In the dental industry, contamination by biofilm formed in dental unit waterlines is a serious concern (“Dental Unit Waterlines Problem/DUWP”).
Dr. Nano peels off biofilm by nanobubbles with a small amount of running water and fills waterlines with nanobubble water to create a clean environment where it is difficult for bacteria to grow biofilm.
Background to Develop Dr. Nano for Dental
Waterline in Dental Equipment Are Easily Contaminated by Biofilm
Mechanism of biofilm formation
- Tap water used for dental treatments is kept warm to human body temperature. Furthermore, chlorine in tap water loses its efficacy during the night or while the equipment is not in use. They are the ideal condition for bacteria to propagate and form biofilm.
- Biofilm is sticky polymer created by bacteria to form colonies. It protects bacteria from germicides (such as chlorine in tap water).
- Disinfectant works only to floating bacteria but will not penetrate through biofilm or bacteria beneath the biofilm.
- Some biofilms may be removed by flushing water. However, remaining bacteria may rebuild its colony in a short period.
- Particularly, the waterlines used in dental equipment are narrow and long, it is difficult to flush out biofilms with low pressure water.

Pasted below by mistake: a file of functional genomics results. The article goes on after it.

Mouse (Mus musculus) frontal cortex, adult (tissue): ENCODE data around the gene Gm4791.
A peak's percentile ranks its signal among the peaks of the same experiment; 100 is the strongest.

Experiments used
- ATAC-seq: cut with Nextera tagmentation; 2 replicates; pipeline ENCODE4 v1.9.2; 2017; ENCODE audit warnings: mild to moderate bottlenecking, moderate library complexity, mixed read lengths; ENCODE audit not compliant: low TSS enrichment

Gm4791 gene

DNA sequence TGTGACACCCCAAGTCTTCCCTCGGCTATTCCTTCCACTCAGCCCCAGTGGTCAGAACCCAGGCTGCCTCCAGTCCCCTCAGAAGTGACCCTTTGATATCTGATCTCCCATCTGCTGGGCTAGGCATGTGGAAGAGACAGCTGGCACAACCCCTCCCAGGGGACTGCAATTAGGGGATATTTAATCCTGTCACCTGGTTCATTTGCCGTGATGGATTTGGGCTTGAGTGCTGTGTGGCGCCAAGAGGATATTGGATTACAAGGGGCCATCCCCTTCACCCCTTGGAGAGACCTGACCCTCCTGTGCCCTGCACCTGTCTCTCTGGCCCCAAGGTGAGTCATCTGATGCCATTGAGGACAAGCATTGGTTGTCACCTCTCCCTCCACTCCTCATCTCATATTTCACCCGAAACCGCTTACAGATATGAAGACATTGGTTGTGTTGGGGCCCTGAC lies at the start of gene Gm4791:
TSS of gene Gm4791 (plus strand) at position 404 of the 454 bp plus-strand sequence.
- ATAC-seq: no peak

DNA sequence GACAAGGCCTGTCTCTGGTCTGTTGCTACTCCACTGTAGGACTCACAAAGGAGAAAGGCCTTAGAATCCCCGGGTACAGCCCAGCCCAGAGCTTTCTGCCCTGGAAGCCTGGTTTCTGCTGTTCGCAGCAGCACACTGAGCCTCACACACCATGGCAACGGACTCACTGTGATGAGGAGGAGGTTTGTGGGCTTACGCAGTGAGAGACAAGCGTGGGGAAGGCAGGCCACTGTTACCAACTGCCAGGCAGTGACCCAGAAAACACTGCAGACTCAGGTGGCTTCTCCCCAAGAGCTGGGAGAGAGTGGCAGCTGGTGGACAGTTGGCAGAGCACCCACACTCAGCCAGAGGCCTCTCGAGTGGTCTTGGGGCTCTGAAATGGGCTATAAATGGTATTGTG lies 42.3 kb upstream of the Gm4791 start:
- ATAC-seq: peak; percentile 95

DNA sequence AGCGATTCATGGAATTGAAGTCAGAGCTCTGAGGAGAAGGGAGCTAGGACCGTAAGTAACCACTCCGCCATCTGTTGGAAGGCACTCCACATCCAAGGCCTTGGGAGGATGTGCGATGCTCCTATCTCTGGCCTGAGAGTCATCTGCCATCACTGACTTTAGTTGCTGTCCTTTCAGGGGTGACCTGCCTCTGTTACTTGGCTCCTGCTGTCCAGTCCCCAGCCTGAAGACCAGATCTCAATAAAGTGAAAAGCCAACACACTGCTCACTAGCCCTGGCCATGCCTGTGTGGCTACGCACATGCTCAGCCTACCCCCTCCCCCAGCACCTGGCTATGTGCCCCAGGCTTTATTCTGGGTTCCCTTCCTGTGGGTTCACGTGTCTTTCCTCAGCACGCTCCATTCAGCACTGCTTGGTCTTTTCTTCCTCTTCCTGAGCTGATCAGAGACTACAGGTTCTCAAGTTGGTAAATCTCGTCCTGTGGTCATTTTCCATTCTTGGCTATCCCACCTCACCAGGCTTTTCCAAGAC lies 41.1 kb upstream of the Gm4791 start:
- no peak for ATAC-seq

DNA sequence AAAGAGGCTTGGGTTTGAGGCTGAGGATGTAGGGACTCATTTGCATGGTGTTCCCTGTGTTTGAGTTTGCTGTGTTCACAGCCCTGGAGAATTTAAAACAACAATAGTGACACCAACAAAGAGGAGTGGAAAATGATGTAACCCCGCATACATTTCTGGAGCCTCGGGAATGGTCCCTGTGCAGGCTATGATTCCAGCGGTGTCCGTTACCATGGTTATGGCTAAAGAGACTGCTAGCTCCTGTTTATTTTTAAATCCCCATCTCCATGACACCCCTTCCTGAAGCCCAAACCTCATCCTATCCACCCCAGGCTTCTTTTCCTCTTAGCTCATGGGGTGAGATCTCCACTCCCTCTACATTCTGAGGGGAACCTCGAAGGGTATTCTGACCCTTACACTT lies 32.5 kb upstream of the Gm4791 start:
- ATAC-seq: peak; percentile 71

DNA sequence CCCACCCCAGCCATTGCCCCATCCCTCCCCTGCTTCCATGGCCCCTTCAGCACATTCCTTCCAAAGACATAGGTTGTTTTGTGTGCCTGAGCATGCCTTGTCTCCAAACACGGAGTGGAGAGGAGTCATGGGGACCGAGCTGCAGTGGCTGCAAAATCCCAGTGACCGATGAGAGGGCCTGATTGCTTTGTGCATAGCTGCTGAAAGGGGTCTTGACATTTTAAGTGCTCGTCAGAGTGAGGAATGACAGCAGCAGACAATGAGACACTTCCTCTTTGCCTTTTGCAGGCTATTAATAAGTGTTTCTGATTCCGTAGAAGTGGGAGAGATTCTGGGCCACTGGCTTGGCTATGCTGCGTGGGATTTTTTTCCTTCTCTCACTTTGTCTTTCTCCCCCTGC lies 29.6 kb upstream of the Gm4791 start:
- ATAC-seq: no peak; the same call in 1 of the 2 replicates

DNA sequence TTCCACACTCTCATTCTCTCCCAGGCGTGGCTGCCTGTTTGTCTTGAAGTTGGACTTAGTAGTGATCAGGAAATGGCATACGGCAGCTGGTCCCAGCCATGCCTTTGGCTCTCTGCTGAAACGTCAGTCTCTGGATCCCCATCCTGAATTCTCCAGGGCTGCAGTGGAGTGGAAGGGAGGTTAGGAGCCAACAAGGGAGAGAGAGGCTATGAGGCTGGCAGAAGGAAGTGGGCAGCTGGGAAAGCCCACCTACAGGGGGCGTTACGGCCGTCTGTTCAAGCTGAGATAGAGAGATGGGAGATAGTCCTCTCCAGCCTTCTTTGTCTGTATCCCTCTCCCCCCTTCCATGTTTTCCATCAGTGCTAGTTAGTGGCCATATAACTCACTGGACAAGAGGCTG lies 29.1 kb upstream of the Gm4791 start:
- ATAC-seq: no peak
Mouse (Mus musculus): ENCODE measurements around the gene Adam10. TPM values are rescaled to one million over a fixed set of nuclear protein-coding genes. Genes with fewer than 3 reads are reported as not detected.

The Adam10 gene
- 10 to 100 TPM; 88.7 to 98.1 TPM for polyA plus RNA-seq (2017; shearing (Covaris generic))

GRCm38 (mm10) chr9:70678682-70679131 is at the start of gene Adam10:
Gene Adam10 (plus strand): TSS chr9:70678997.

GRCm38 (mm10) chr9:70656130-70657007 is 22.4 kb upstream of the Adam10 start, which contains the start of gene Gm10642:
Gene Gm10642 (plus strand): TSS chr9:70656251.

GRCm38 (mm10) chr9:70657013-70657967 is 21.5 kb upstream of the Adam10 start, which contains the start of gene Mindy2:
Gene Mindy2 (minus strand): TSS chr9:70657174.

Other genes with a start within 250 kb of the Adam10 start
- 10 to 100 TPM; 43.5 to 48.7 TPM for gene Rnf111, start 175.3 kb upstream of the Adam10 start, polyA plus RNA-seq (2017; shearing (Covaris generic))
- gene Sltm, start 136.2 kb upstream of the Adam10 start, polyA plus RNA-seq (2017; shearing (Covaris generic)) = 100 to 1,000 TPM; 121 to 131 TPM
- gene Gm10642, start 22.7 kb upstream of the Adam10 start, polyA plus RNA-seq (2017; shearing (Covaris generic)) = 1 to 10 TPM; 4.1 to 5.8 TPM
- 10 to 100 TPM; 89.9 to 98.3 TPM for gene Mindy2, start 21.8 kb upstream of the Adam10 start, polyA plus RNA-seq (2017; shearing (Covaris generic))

- Once biofilm forms and adheres to the waterline, it is difficult to remove it with tap water alone.
Warning for Biofilm Contamination of Dental Equipment
MHLW Scientific Research Report (2017):
“The farther the distance from water main, number of heterotrophic bacteria increases and free chlorine residual concentration decreases.” This indicates that water used for dental treatment is contaminated with bacteria.
* MHLW : Ministry of Health, Labour and Welfare, JAPAN
Fig.1 Typical Dental Treatment Station
Source: MHLW Scientific Research Report, 2017 (Figure 6 on Page 103)
Fig. 1 indicates:
Even though bacteria may not be detected near the watermain, bacteria count increase is seen closer to the handpiece.
Although there is higher concentration of free chlorine residual at the watermain, by the time water reaches to the handpiece, the potency decreases below 0.1 ppm, which is lower than the Japan Water Authority guideline.
While free chlorine residual sterilizes the waterline near the source, if the amount of bacteria is too high, free chlorine may lose its efficacy, and the potency will decrease by the time it reaches the handpiece.
The above two results suggest that free chlorine sterilizes the waterline near the source; however if the bacteria count is too high, free chlorine residual loses its disinfecting characteristics.
The following risks are alarming:
From the result of Fig.1, bacteria invade from the handpiece side, not from the water supply side. They form a biofilm towards the source of the dental unit waterlines as they grow.
It cannot be denied that "bacteria observed in the dental unit waterlines", which have invaded from the handpiece side, may be the oral bacteria from previous patient. This raises a concern that the risk of infecting other patients exists.